On December 11, The Institute of Medicine, one of the four constituent parts of the National Academies of Science, released a “letter report” reviewing the scant information on effects from non-drug measures to slow or contain spread of an influenza pandemic (available as a free download here). The report was produced after a special workshop on October 25 in which the panel participants heard from a variety of experts, with subsequent deliberations that produced the summary letter report and its recommendations.
“Letter Reports” are mini-versions of the full IOM treatment where a specially selected panel of experts deliberates a particularly difficult question and issues a consensus view. Full reports from NAS panels can be influential or they can pass into history relatively unnoticed. Usually, however, they are taken with some seriousness. I have been involved with several NAS panels as both member and chair, so I have helped produced both letter and book length reports. Take that as a disclosure of my possible biases. In my experience the NAS process works surprisingly well, much better than anyone would have a right to expect. It shouldn’t work, but it does.
Letter Reports go through the same process as full reports, but on an expedited basis. They are usually much shorter than full NAS reports (which are issued in book form and sold to the public). But don’t let the designation “Letter” mislead you. This is a substantial piece of work running more than 30 single-spaced pages of text, full of useful information and observations. In this post we will discuss only the portion that looks at the wide range of modeling efforts that attempt to improve decision-making for the use of various non-drug non-vaccine interventions.
The Report opens with a brief discussion of the outstanding uncertainties about influenza epidemiology. None of this will be new to readers of this site, but most people remain surprised and dismayed at the extent of our ignorance of important facts, for example:
- What the clinical attack rate would be in the case of an H5N1 or other strain to which the population was immunologically naive. In ordinary influenza attack rates are highest in young children while case fatality is highest in the elderly. In pandemics, however, this is likely to change, but how and to what extent we don’t know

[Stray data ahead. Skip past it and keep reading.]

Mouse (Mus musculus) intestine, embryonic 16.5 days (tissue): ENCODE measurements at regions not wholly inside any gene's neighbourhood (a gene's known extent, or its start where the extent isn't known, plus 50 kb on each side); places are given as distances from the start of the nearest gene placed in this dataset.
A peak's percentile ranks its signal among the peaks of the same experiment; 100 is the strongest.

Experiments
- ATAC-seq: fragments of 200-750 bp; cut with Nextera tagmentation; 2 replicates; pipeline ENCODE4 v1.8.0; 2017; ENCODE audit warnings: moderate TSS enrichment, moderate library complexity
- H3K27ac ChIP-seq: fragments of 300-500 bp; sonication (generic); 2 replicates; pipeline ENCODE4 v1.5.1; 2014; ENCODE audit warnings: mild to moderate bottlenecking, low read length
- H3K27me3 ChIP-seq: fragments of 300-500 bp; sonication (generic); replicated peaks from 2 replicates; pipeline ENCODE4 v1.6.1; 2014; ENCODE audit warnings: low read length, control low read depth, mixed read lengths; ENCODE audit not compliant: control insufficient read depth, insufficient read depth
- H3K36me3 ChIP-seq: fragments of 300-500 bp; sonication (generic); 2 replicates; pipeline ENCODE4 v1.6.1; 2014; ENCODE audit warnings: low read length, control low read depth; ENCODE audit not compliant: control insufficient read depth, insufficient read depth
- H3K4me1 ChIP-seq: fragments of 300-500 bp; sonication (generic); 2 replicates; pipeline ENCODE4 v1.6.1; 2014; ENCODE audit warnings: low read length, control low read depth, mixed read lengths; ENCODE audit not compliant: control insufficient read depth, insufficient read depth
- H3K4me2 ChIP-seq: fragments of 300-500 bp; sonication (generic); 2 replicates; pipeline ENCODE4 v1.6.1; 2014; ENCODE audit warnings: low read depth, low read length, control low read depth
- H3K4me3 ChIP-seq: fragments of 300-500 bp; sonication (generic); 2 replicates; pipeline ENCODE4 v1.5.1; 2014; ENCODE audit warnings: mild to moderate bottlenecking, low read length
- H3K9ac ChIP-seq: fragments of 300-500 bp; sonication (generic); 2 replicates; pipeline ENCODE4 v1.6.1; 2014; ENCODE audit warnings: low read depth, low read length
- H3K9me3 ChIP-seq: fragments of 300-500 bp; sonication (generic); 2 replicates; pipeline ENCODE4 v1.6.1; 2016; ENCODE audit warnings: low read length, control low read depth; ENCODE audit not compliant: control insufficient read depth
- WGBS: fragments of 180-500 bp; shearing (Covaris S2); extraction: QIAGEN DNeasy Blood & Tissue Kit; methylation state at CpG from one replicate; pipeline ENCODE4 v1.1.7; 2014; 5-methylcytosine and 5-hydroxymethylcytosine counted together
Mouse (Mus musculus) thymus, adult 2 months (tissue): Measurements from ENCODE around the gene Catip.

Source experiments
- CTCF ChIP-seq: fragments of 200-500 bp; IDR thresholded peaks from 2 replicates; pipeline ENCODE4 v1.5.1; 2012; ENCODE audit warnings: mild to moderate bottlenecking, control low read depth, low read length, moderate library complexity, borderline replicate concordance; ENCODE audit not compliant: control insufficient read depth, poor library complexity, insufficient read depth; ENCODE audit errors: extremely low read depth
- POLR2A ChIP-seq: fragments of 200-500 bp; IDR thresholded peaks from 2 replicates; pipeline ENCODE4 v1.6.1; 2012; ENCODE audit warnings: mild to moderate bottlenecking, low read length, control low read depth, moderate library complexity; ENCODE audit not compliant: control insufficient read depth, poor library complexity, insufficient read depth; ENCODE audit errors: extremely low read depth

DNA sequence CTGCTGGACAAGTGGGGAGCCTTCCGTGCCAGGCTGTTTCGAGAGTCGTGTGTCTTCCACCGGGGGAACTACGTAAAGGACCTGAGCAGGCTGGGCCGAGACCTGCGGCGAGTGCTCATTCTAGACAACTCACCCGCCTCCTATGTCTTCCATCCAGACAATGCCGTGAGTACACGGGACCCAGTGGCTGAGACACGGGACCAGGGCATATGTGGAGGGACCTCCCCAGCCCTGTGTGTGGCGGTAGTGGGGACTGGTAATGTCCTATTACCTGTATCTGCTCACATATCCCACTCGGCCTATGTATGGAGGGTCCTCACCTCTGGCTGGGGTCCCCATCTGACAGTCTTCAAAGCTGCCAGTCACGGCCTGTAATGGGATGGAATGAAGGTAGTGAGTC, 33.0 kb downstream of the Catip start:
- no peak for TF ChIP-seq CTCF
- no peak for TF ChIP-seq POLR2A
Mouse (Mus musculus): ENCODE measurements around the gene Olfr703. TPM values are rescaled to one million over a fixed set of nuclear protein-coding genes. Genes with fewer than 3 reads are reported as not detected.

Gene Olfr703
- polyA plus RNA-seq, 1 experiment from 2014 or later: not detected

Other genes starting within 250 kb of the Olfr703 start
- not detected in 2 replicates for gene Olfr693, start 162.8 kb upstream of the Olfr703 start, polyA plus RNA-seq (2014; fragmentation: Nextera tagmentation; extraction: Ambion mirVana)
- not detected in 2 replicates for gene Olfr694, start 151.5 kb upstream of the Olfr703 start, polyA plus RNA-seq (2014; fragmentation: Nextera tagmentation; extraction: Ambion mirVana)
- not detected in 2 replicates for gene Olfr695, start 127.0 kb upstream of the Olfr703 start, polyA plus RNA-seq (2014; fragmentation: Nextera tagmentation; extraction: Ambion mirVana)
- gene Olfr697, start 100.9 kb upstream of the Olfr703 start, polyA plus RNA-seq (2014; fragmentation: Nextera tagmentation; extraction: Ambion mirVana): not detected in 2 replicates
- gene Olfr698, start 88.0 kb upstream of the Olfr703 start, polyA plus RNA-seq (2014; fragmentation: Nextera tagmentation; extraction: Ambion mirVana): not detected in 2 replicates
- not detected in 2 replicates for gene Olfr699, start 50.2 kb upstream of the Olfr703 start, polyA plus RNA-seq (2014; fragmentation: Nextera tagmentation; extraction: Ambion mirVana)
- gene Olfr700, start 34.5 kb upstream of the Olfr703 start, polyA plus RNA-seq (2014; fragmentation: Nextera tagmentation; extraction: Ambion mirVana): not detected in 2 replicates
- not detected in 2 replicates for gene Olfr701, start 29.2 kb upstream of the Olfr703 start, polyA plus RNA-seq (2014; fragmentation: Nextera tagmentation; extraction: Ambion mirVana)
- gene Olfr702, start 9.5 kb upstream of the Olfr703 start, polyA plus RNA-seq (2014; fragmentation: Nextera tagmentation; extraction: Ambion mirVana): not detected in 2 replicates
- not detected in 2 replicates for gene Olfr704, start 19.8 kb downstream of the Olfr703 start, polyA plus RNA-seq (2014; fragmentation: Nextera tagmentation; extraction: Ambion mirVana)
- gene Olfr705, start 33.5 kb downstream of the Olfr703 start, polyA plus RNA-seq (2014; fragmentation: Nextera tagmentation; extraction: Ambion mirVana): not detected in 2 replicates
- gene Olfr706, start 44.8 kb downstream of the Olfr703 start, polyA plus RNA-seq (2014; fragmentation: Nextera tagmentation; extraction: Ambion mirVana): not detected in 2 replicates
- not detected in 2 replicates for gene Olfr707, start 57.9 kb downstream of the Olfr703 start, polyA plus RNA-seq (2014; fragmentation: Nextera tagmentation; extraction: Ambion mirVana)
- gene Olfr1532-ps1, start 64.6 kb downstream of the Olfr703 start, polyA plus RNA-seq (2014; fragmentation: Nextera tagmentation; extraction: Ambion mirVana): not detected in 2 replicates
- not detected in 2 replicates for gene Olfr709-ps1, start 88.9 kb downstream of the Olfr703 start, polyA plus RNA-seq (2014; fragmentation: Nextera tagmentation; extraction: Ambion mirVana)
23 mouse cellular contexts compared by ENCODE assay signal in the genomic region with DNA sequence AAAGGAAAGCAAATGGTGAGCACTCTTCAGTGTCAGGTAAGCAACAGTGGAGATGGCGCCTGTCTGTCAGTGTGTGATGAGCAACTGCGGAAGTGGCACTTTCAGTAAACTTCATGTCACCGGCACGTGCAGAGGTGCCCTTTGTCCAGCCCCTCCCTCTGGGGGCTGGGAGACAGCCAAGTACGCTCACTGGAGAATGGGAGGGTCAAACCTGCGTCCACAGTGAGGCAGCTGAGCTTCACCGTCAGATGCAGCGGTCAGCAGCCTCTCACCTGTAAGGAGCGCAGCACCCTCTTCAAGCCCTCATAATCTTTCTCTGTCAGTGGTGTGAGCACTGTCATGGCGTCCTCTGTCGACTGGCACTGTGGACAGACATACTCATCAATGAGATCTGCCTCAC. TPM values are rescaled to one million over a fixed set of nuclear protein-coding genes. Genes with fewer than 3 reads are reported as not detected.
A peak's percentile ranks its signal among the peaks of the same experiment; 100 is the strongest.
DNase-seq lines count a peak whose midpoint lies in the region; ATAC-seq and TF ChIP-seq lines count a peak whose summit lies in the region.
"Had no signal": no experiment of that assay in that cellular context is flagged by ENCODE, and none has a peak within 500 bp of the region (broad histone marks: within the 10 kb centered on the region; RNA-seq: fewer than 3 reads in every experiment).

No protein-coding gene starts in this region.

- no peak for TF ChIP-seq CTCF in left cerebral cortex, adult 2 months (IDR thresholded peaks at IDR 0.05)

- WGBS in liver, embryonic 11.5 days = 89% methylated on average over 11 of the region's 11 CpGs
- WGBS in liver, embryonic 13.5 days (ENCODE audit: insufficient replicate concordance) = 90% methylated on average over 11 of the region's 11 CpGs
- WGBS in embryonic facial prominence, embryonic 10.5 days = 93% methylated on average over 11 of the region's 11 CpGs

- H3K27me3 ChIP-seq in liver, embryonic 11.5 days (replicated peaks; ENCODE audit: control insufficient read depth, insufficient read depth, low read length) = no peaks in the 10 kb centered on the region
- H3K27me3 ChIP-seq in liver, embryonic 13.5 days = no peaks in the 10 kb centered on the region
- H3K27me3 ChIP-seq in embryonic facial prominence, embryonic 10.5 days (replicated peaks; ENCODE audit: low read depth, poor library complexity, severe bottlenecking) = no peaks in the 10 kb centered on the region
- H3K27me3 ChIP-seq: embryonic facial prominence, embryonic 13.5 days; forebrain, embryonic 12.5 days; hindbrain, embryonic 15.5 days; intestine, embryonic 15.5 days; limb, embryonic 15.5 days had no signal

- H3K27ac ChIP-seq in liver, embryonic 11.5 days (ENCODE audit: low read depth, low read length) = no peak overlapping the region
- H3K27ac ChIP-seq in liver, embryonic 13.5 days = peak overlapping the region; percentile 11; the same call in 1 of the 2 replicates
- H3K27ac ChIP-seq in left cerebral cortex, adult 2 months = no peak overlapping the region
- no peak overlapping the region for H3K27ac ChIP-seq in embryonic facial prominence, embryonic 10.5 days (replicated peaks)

- What is the incubation period for a pandemic strain? for seasonal influenza it is usually taken to be 2 – 3 days, but for H5N1 more than 4 days seems common
- What is the mode of transmission (small aerosols droplets, large droplets, contact with contaminated inanimate objects)? We still don’t know this key piece of information
- What will be the average transmission rate, i.e., how infectious will the disease be from person to person? How much before symptoms appear will a person be infective (if at all)?
- What will be average time between one case and the cases it produces?
These uncertainties make modeling an outbreak difficult, but not impossible. It is possible to use models to give a range of outcomes and use them to reveal what kinds of information are most important. Possible, but difficult, as the Report shows. For this and other reasons the Panel emphasizes that models should be used as aids to decision making, not as substitutes for decision making. Used wisely they provide additional information and insight. Used badly, they provide an opportunity for a policy disaster. Since this administration rarely passes on an opportunity to commit a disaster, this isn’t very heartening.
More than nine pages are given over to a review of six models, including a household model by Larry Wein which used historical data to model within household spread, assuming aerosol transmission was the main form of transmission. His work was recently the subject of a New York Times Op Ed on the use of masks. Because of his prior assumption that aerosols were the primary means of spread, he concludes that faces masks are the preferred intervention, followed by ventilation, humidifiers and social distancing. The panel was non-commital on his analysis, observing only that
Wein’s analysis sheds important light on blind spots in current thinking and raises questions about assumptions that were implicit in the other models presented. Specifically, his model highlights the significant uncertainty that surrounds the modes and mechanisms of influenza transmission, suggesting this as an important area for future study. In addition, Wein’s analysis forces us to ask whether minimizing influenza transmissions is too narrow an objective, emphasizing the critical importance of further research to address these issues. (p. 6)
The panel goes on to exmanine three models from the MIDAS network (Models of Infectious Disease Agent Study), an NIH-supported group of modelers of infectious disease. All models examined variations of “targeted layered containment” (TLC), combinations of targeted antiviral use, isolation of cases, targeted prophylaxis and quarantine of household contacts of indiex cases, school closures with keeping children at home (not an alternate site), social distancing (e.g., telecommuting, event closures). These measures were suggested by policy makers, and while of great interest, constrain the results, as the panel points out. These models were done by three different groups, using different assumptions about the degree of transmission in schools, different social network models and the natural history of the disease. There were marked differences in the estimates of the effects of interventions but also broad commonalities dictated by the similarity of the policy questions that were being asked. EAch indicated TLC, even with models compliance, could be effective in reducing transmission, with early isolation of the sick and school closures the key elements.